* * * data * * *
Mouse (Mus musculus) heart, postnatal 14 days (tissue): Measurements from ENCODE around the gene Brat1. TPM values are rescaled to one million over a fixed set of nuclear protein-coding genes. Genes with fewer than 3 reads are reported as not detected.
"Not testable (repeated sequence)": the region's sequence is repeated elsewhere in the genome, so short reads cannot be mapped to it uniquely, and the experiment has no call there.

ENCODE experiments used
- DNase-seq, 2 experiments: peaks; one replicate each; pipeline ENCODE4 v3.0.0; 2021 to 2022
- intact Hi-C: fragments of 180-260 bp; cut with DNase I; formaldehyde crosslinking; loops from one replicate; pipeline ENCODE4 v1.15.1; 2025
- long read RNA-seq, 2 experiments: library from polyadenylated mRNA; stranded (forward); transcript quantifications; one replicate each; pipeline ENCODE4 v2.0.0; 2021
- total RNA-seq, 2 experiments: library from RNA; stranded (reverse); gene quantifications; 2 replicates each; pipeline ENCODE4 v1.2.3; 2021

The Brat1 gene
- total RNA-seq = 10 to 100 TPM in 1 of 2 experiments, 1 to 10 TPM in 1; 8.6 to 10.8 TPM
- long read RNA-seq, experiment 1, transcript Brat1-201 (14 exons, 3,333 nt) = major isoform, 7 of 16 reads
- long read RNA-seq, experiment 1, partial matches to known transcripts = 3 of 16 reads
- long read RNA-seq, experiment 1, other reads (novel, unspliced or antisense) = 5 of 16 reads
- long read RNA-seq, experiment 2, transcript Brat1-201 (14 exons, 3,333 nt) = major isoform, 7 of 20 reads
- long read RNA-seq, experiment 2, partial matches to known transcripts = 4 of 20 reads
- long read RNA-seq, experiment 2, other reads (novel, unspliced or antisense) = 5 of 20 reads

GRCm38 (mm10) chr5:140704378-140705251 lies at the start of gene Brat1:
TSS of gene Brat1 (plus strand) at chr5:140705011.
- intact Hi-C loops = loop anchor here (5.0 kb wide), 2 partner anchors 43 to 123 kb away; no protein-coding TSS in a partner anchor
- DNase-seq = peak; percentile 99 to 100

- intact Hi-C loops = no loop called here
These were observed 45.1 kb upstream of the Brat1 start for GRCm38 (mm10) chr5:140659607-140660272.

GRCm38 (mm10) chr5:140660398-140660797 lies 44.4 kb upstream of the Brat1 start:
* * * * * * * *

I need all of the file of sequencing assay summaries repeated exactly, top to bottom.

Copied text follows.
Mouse (Mus musculus) heart, postnatal 14 days (tissue): Measurements from ENCODE around the gene Brat1. TPM values are rescaled to one million over a fixed set of nuclear protein-coding genes. Genes with fewer than 3 reads are reported as not detected.
"Not testable (repeated sequence)": the region's sequence is repeated elsewhere in the genome, so short reads cannot be mapped to it uniquely, and the experiment has no call there.

ENCODE experiments used
- DNase-seq, 2 experiments: peaks; one replicate each; pipeline ENCODE4 v3.0.0; 2021 to 2022
- intact Hi-C: fragments of 180-260 bp; cut with DNase I; formaldehyde crosslinking; loops from one replicate; pipeline ENCODE4 v1.15.1; 2025
- long read RNA-seq, 2 experiments: library from polyadenylated mRNA; stranded (forward); transcript quantifications; one replicate each; pipeline ENCODE4 v2.0.0; 2021
- total RNA-seq, 2 experiments: library from RNA; stranded (reverse); gene quantifications; 2 replicates each; pipeline ENCODE4 v1.2.3; 2021

The Brat1 gene
- total RNA-seq = 10 to 100 TPM in 1 of 2 experiments, 1 to 10 TPM in 1; 8.6 to 10.8 TPM
- long read RNA-seq, experiment 1, transcript Brat1-201 (14 exons, 3,333 nt) = major isoform, 7 of 16 reads
- long read RNA-seq, experiment 1, partial matches to known transcripts = 3 of 16 reads
- long read RNA-seq, experiment 1, other reads (novel, unspliced or antisense) = 5 of 16 reads
- long read RNA-seq, experiment 2, transcript Brat1-201 (14 exons, 3,333 nt) = major isoform, 7 of 20 reads
- long read RNA-seq, experiment 2, partial matches to known transcripts = 4 of 20 reads
- long read RNA-seq, experiment 2, other reads (novel, unspliced or antisense) = 5 of 20 reads

GRCm38 (mm10) chr5:140704378-140705251 lies at the start of gene Brat1:
TSS of gene Brat1 (plus strand) at chr5:140705011.
- intact Hi-C loops = loop anchor here (5.0 kb wide), 2 partner anchors 43 to 123 kb away; no protein-coding TSS in a partner anchor
- DNase-seq = peak; percentile 99 to 100

- intact Hi-C loops = no loop called here
These were observed 45.1 kb upstream of the Brat1 start for GRCm38 (mm10) chr5:140659607-140660272.

GRCm38 (mm10) chr5:140660398-140660797 lies 44.4 kb upstream of the Brat1 start: